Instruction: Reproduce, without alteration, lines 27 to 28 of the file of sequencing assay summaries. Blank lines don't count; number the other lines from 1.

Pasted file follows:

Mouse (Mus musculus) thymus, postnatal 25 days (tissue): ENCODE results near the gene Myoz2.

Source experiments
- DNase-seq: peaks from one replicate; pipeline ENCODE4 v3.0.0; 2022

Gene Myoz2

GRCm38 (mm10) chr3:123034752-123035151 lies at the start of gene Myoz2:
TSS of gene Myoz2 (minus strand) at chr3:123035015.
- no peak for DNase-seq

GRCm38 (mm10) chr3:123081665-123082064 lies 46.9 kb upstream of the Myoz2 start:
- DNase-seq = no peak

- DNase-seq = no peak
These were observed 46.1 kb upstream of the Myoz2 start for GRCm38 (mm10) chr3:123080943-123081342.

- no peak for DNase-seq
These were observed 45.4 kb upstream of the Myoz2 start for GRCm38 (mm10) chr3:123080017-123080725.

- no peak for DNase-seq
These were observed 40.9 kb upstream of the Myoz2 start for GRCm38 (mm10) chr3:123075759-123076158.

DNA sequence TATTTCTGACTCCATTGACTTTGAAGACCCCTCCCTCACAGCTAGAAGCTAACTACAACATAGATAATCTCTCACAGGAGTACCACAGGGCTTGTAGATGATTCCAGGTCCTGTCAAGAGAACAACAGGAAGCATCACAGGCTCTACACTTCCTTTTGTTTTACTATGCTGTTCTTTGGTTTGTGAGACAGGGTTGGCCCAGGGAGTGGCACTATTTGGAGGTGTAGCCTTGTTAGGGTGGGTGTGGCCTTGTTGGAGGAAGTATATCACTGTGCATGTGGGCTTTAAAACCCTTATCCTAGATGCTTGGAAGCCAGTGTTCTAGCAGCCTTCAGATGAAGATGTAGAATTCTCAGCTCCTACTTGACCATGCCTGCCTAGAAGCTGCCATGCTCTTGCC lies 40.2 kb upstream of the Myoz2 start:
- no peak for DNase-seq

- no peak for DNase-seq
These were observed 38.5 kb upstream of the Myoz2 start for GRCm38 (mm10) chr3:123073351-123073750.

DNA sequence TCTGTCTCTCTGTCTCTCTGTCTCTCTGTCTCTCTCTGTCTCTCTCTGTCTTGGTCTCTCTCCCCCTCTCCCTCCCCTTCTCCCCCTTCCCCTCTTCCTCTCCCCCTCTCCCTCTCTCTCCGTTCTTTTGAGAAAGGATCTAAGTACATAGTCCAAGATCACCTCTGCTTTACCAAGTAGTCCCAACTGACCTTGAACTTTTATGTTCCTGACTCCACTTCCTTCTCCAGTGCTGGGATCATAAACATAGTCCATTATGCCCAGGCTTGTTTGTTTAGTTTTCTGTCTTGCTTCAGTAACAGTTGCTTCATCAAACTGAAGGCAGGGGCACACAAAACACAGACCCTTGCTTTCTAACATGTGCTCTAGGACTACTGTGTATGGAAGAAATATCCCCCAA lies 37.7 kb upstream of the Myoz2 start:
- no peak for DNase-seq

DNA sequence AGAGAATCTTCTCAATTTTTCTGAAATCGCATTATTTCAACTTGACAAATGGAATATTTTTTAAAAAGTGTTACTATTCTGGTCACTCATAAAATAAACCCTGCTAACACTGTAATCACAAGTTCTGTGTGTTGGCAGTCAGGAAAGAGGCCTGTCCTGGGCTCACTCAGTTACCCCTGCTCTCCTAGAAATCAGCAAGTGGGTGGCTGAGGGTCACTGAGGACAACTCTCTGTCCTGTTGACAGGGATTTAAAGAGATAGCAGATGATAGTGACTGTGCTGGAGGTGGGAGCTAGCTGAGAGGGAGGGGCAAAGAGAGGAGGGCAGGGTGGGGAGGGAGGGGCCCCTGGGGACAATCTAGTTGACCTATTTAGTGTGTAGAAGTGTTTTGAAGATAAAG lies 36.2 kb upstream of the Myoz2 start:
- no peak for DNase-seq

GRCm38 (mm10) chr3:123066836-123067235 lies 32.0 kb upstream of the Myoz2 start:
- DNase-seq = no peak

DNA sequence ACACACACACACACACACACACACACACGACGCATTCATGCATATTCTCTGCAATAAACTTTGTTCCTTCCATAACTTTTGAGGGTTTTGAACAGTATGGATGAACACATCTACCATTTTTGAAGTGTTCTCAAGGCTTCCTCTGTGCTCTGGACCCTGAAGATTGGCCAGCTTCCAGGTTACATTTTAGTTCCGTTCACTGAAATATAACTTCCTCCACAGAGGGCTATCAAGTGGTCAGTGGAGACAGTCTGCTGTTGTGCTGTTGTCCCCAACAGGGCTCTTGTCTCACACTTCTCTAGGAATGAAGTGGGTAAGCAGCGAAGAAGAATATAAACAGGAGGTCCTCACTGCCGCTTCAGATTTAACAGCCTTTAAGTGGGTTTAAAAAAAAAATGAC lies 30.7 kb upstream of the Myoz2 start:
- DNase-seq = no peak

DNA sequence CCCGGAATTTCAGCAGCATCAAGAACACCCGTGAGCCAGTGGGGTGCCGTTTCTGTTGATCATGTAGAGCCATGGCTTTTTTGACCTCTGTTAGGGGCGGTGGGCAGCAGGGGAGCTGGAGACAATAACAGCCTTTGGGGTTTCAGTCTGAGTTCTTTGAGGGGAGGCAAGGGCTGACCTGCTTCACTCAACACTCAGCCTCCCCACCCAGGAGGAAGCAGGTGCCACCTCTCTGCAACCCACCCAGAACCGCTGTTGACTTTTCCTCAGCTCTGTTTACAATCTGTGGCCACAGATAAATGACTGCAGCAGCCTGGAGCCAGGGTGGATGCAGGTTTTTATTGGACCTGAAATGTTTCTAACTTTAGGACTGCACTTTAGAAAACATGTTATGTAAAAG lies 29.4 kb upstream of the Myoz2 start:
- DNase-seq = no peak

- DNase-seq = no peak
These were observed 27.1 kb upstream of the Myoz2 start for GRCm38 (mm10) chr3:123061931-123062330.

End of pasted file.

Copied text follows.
- DNase-seq = no peak

DNA sequence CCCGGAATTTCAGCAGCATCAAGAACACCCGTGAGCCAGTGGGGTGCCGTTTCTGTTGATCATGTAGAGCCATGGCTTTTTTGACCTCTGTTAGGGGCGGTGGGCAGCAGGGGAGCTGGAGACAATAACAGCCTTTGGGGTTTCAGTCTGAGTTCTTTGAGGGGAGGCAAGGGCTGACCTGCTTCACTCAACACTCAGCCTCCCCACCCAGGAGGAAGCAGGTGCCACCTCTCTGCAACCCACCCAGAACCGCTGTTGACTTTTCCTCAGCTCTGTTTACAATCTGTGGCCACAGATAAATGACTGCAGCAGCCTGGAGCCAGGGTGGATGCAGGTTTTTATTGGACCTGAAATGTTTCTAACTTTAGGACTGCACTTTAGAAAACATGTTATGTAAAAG lies 29.4 kb upstream of the Myoz2 start: